PubMedArticle
15.
Smith  RAMiller  TM Targeting neurological disorders with antisense oligonucleotides. Antisense Drug Technology: Principles, Strategies, and Applications. 2nd ed.Crooke  ST Boca Raton, FL CRC Press
16.
Smith  RAMiller  TMYamanaka  K  et al.  Antisense oligonucleotide therapy for neurodegenerative disease. J Clin Invest 2006;116 (8) 2290- 2296
PubMedArticle
17.
Adams  MRNikkel  ALDonnelly-Roberts  DL  et al.  In vitro and in vivo effects of an α3 neuronal nicotinic acetylcholine receptor antisense oligonucleotide. Brain Res Mol Brain Res 2004;129 (1-2) 67- 79
PubMedArticle
18.
Barclay  JPatel  SDorn  G  et al.  Functional downregulation of P2X3 receptor subunit in rat sensory neurons reveals a significant role in chronic neuropathic and inflammatory pain. J Neurosci 2002;22 (18) 8139- 8147
PubMed
19.
Dorn  GAbdel'Al  SNatt  FJ  et al.  Specific inhibition of the rat ligand-gated ion channel P2X3 function via methoxyethoxy-modified phosphorothioated antisense oligonucleotides. Antisense Nucleic Acid Drug Dev 2001;11 (3) 165- 174
PubMedArticle
20.
Honore  PKage  KMikusa  J  et al.  Analgesic profile of intrathecal P2X(3) antisense oligonucleotide treatment in chronic inflammatory and neuropathic pain states in rats. Pain 2002;99 (1-2) 11- 19
PubMedArticle
21.
Hua  XYMoore  AMalkmus  S  et al.  Inhibition of spinal protein kinase Calpha expression by an antisense oligonucleotide attenuates morphine infusion-induced tolerance. Neuroscience 2002;113 (1) 99- 107
PubMedArticle
22.
Schlingensiepen  KHSchlingensiepen  RSteinbrecher  A  et al.  Targeted tumor therapy with the TGF-β2 antisense compound AP 12009. Cytokine Growth Factor Rev 2006;17 (1-2) 129- 139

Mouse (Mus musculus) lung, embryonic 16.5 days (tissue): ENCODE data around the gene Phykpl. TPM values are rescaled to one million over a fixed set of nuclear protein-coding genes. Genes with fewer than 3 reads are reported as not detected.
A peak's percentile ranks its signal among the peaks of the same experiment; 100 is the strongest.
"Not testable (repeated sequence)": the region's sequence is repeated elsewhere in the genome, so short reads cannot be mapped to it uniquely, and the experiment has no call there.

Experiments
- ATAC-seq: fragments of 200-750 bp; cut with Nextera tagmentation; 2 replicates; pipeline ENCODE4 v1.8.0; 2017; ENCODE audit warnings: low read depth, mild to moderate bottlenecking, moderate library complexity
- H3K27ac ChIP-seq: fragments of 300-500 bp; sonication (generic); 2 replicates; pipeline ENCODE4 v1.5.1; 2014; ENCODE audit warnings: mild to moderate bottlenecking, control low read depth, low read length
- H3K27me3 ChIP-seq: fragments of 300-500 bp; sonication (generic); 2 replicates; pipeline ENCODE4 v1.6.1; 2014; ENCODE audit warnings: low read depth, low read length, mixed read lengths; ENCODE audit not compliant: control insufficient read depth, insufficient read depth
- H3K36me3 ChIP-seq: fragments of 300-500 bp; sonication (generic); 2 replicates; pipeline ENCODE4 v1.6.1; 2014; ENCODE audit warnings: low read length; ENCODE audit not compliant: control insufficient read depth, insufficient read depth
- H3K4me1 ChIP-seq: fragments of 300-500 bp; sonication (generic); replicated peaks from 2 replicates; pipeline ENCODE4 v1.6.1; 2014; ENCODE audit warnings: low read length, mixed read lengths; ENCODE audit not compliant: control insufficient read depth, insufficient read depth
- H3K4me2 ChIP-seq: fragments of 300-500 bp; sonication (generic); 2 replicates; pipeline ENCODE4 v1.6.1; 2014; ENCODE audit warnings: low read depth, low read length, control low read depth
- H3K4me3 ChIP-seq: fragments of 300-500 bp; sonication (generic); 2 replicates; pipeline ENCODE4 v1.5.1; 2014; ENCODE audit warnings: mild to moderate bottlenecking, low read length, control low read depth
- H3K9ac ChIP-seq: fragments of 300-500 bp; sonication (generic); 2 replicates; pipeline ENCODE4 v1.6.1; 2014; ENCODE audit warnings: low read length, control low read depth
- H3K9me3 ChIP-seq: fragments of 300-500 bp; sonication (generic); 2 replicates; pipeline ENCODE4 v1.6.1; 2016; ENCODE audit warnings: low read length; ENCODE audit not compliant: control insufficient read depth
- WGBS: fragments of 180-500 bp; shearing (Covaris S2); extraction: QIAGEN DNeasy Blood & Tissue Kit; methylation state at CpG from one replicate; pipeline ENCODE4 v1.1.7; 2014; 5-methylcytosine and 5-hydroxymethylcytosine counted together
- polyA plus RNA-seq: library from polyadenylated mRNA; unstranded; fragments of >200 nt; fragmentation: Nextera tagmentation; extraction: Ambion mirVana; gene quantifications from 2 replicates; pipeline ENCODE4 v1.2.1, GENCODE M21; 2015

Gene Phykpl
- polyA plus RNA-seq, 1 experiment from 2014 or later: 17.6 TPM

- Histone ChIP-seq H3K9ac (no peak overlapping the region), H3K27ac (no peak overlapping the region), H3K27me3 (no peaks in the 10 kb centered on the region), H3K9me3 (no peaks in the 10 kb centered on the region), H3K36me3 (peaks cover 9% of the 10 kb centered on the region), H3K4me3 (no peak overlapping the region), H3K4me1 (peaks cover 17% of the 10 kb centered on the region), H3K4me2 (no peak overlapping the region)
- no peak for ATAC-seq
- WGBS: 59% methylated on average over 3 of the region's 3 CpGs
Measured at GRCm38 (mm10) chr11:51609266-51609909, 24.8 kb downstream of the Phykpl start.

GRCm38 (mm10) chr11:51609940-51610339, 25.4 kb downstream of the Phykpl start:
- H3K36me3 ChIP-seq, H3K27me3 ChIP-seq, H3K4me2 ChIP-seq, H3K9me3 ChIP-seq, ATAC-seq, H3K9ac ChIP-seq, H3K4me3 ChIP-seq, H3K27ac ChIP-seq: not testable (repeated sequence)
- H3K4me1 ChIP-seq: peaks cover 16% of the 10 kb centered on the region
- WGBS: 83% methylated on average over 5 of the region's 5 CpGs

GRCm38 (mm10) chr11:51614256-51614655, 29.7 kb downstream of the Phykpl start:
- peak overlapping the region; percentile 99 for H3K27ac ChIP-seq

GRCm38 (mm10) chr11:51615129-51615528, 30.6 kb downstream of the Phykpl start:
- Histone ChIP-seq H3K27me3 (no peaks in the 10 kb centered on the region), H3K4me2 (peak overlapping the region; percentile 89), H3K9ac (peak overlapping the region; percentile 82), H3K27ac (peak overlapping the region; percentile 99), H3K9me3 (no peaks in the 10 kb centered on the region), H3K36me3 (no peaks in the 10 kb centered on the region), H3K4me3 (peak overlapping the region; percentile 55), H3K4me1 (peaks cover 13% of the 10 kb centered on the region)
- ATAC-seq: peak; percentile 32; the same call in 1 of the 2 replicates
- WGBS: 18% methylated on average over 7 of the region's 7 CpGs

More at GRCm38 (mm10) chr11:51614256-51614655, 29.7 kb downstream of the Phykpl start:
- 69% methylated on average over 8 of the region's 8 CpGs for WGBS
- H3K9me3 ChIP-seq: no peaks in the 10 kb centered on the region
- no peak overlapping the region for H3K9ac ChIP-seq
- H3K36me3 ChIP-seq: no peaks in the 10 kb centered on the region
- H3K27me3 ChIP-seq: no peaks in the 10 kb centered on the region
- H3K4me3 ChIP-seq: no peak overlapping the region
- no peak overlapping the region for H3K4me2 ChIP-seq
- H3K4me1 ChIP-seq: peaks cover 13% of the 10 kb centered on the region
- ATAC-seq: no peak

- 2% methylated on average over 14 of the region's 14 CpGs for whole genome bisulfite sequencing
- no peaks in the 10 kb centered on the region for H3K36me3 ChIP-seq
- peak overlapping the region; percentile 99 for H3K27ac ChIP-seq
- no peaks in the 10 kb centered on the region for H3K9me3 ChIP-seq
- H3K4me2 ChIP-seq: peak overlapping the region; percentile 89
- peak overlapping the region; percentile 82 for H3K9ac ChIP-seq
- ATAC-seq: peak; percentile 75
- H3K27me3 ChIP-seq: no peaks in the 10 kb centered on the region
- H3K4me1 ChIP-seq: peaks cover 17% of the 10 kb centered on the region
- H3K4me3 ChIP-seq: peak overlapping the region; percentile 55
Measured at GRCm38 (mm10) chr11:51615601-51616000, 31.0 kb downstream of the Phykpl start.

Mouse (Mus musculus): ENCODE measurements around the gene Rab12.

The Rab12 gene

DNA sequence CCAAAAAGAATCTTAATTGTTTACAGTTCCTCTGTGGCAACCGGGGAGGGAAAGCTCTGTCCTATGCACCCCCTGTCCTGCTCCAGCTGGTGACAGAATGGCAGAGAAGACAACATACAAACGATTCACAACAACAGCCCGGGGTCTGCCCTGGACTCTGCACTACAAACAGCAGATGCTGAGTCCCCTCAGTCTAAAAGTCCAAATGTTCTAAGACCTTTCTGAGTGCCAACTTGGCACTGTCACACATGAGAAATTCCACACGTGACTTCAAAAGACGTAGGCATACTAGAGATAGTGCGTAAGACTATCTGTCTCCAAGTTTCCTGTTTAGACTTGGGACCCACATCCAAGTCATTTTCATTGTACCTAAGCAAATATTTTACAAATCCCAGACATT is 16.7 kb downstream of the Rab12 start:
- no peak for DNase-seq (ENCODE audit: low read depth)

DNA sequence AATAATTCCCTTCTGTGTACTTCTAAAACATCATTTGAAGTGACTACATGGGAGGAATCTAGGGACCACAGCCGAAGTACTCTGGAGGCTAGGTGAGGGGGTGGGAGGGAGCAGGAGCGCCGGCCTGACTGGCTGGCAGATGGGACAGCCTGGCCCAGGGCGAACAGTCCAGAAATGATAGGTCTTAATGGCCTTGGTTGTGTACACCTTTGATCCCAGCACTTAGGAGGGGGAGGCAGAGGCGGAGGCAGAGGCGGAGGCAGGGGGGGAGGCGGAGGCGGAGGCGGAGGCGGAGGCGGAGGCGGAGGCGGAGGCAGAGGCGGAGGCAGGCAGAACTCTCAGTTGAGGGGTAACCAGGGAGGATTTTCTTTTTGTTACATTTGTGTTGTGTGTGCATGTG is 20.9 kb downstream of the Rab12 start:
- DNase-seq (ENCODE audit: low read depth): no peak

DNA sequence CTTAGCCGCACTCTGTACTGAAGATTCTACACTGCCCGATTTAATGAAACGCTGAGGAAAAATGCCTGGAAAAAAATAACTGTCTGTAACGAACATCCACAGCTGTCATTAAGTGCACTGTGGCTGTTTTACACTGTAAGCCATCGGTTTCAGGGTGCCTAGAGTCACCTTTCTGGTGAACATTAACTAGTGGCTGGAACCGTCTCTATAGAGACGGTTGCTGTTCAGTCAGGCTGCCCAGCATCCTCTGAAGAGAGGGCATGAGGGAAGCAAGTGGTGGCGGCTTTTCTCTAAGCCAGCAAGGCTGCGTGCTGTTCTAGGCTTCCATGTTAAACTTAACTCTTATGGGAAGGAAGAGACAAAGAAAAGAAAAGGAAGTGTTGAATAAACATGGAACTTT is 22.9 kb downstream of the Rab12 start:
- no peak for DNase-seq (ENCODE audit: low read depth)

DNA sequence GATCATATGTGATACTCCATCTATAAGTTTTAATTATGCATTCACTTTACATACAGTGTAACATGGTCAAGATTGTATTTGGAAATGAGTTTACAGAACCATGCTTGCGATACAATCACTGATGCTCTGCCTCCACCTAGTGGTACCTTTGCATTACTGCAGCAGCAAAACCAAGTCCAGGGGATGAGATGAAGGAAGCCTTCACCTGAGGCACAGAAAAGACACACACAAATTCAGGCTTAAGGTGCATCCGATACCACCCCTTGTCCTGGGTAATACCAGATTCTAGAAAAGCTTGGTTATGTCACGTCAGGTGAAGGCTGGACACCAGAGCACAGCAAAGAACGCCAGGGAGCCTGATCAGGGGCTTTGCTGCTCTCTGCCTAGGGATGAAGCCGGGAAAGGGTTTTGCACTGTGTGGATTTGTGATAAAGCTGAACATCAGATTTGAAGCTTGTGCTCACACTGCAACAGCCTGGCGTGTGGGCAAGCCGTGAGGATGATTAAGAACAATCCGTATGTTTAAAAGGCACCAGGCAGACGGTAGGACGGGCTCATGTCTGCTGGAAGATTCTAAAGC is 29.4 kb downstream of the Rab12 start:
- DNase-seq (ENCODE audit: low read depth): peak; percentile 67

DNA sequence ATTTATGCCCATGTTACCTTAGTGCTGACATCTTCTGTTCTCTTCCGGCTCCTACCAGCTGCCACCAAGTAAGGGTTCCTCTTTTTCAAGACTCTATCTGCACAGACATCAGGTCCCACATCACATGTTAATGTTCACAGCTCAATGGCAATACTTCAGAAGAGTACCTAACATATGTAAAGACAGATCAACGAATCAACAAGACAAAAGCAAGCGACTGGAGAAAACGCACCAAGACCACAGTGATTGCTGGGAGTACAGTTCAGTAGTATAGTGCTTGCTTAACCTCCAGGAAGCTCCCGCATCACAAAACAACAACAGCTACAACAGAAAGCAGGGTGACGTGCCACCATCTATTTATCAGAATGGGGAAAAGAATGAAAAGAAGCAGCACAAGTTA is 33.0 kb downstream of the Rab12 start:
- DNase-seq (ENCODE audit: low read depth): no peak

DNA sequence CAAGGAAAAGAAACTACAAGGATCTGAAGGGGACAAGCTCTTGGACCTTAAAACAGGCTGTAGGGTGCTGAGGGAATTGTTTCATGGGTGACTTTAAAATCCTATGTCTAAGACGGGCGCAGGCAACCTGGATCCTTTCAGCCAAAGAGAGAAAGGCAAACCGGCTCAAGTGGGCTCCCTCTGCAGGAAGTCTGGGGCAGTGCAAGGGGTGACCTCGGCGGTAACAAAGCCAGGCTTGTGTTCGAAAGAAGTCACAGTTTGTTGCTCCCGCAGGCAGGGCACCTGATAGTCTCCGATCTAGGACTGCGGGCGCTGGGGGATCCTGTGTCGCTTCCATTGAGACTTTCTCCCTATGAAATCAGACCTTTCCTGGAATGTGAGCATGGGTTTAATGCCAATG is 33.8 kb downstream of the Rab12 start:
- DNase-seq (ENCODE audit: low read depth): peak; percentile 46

PubMedArticle
23.
van Deutekom  JCJanson  AAGinjaar  IB  et al.  Local dystrophin restoration with antisense oligonucleotide PRO051. N Engl J Med 2007;357 (26) 2677- 2686
PubMedArticle
24.
Wheeler  TMLueck  JDSwanson  MSDirksen  RTThornton  CA Correction of CIC-1 splicing eliminates chloride channelopathy and myotonia in mouse models of myotonic dystrophy. J Clin Invest 2007;117 (12) 3952- 3957
PubMed
25.
Bruijn  LIMiller  TMCleveland  DW Unraveling the mechanisms involved in motor neuron degeneration in ALS. Annu Rev Neurosci 2004;27723- 749
PubMedArticle
26.
Dorn  GPatel  SWotherspoon  G  et al.  siRNA relieves chronic neuropathic pain. Nucleic Acids Res 2004;32 (5) e49
PubMedArticle
27.
Bumcrot  DManoharan  MKoteliansky  VSah  DW RNAi therapeutics: a potential new class of pharmaceutical drugs. Nat Chem Biol 2006;2 (12) 711- 719
PubMedArticle
28.
Kumar  PWu  H McBride  JL  et al.  Transvascular delivery of small interfering RNA to the central nervous system. Nature 2007;448 (7149) 39- 43
PubMedArticle
29.
Grimm  DStreetz  KLJopling  CL  et al.  Fatality in mice due to oversaturation of cellular microRNA/short hairpin RNA pathways. Nature 2006;441 (7092) 537- 541
PubMedArticle